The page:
Glories of the West: Colomansfest, Schwangau

Source: Romantic-Road-Germany: Colomansfest, Schwangau | Facebook

Saint Coloman – Schwangau – Riders“SCHWANGAU, Bavaria: On Sunday, October 14, 2018, the traditional Colomansfest takes place, which is always held on the second Sunday of October. With the Colomansfest, the tradition of the Horse Ride goes back to the 16th century. More than 200 splendidly dressed horses – ridden by traditional wearers [wearers of traditional costume] – take part in it. At 9:00 o’clock the cavalry train is formed at the town hall and led by the music band Schwangau and accompanied by the music band Weissensee in the direction of the pilgrimage church St. Coloman. In favorable weather, the Holy Mass is held with all riders and visitors outdoors. At the end of the Mass, Coloman’s relic is followed by a solemn equestrian event, followed by a three-hour tour around the church, which the clergy and political guests of honor perform in decorated carriages. Guests of honor this year are Markus Ferber (MEP), Angelika Schorer (MdL) and Schwangau Second Mayor Johann Stöger.

Saint-Colman-of-Stockerau1“The pilgrimage church of St. Coloman is dedicated to a saint – Saint Coloman [Irish Colmán]. According to legend, he is said to have been an Irish prince who undertook a pilgrimage to the Holy Land. His path also took him through our area. In July 1012 Coloman came to the area of ​​Stockerau, the former border area between Bavaria and Moravia. Because of his foreign clothing and language, he was suspected as a spy, tortured, sentenced to death and executed. Soon his innocence turned out. Because miracles took place on his corpse, the then sovereign ordered on October 13, 1014, the solemn transfer of the bones from Stockerau to the collegiate church in Melk. When the horse ride took place for the first time, is not known. However, it may be assumed that the first hunts took place in the 15th or 16th century, possibly even going back to the beginnings of the pilgrimage. The importance of Colomansfest in village life may be seen from the fact that in 1552, Emperor Charles V granted the owner of Hohenschwangau the right to set up and hold a market “annually and for eternity” on Coloman day. Based on this market right, stands on this feast day at the church stalls with drinks and snacks, because it is a tradition to cultivate the cosiness after the church.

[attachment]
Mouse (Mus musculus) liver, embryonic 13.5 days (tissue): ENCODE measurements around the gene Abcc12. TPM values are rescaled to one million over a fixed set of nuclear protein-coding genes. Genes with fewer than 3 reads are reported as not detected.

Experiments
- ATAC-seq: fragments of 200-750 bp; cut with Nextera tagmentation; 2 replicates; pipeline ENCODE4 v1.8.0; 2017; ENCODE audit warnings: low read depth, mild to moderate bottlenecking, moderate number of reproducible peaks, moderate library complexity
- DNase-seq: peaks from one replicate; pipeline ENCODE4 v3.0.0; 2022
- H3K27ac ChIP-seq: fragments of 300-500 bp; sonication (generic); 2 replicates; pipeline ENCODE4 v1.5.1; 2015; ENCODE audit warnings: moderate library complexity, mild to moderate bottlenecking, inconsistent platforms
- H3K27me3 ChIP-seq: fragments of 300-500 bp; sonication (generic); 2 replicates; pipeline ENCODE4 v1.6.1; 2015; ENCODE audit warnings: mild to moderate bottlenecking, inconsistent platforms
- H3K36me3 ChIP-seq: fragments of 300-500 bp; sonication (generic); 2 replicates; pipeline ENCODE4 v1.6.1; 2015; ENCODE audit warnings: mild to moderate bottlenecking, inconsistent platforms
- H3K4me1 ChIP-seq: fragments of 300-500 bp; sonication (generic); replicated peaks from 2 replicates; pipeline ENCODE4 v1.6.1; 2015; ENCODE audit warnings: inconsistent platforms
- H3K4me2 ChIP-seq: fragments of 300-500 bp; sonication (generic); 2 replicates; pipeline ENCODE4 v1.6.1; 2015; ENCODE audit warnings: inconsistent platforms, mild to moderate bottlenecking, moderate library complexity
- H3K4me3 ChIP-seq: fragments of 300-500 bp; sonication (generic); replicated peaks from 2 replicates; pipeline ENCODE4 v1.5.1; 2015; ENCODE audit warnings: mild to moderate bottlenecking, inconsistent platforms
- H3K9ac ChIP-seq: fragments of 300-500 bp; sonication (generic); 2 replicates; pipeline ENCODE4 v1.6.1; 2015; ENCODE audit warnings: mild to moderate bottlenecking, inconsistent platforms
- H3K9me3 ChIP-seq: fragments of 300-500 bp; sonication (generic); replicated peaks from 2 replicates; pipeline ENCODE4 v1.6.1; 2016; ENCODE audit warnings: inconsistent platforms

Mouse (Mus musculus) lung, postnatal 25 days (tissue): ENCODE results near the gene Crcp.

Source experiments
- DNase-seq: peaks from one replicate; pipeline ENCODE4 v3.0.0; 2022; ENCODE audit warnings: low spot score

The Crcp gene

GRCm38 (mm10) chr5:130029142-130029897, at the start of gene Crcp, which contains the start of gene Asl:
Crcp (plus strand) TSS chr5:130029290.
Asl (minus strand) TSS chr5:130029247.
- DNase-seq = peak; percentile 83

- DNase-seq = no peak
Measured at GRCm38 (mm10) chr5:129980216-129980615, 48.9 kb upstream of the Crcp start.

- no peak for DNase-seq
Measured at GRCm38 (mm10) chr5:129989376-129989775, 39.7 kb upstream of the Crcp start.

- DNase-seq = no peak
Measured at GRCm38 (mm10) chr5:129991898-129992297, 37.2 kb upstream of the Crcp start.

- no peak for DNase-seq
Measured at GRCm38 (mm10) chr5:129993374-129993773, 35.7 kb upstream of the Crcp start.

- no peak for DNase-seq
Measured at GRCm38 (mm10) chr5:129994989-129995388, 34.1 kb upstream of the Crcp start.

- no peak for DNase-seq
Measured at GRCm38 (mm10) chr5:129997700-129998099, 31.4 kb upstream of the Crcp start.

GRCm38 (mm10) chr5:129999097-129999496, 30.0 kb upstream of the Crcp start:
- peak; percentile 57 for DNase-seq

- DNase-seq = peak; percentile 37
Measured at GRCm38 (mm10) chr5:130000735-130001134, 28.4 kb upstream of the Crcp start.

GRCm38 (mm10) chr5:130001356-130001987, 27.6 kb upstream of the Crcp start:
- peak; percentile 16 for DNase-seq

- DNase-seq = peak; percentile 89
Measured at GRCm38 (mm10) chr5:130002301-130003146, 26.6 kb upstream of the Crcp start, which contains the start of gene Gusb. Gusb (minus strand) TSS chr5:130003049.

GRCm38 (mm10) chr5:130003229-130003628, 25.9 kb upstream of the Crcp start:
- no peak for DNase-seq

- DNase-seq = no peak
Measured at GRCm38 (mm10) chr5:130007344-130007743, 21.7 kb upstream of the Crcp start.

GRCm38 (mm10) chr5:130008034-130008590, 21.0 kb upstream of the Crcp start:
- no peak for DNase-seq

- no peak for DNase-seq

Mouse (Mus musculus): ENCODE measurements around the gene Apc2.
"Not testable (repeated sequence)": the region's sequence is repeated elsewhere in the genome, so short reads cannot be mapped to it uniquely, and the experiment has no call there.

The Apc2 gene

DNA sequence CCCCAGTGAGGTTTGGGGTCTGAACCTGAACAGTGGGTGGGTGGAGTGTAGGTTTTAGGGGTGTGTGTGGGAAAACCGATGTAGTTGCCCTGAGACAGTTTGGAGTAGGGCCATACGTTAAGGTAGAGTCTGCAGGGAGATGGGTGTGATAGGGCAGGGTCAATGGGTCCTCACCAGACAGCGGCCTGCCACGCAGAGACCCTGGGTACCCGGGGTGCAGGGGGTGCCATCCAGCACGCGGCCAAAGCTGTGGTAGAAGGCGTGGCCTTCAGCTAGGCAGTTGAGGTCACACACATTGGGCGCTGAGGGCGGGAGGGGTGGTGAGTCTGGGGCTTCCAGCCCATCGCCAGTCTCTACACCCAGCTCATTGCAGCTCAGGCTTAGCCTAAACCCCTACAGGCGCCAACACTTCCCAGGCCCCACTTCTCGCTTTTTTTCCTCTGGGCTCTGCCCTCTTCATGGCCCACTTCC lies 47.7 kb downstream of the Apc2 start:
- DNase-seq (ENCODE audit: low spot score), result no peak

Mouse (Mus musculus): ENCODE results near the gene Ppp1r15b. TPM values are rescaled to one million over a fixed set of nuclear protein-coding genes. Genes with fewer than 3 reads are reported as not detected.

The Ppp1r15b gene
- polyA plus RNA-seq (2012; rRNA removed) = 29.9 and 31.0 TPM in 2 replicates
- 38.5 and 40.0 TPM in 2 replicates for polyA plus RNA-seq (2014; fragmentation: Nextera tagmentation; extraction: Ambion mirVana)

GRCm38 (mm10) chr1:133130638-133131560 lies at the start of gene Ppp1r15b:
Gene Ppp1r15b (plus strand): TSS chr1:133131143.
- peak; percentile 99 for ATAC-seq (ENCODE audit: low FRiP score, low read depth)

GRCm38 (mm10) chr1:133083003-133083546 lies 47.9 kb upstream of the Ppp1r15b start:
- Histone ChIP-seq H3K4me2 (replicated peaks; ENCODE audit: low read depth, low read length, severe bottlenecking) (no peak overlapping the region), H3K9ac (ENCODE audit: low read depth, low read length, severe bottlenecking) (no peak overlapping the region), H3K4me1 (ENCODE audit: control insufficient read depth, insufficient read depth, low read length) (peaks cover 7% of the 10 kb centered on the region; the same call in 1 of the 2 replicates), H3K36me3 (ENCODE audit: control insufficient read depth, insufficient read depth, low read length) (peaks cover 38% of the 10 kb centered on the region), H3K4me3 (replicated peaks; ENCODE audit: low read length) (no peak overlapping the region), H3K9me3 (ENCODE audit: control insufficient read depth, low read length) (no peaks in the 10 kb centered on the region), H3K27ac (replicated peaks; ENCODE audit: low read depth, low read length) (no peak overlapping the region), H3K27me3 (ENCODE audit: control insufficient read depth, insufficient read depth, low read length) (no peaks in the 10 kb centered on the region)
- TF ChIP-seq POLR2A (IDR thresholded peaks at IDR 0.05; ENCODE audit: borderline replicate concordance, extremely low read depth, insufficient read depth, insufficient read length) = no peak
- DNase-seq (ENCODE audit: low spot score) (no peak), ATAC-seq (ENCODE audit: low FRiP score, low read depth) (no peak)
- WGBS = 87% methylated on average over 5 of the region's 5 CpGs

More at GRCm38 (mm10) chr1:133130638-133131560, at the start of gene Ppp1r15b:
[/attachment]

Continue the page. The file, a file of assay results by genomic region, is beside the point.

Saint Coloman – Collegiate Church, Melk“Colomansfest on Sunday, October 14, 2018 in Schwangau:
– from 9 clock, installation of the riders at the town hall of the community Schwangau
– 10 clock service at the pilgrimage church of St. Coloman
– 3 pm Rosary
On Saturday, October 13th, the Colomanstag will be celebrated with a mass at 10 o’clock and a rosary at 14 o’clock in the pilgrimage church of St. Coloman. A small service provides for your physical well-being.”

Here is a video on the subject of St. Coloman himself:

And here is a video of (parts of) the 2013 Colomansfest:

 

Glories of the West: Oktoberfest in Bavaria!

Trachten- und Schützenzug (Folk-costume and Riflemen) parade in Munich, Bavaria, 2016.

Oktoberfest began on the 22nd of this month (September). Although originally specific to Bavaria, it has become associated with all things German – at least in American minds! – and is celebrated pretty much worldwide, wherever people live who claim German blood. But Bavaria (Bayern), and Munich (München) in particular, remains the epicenter.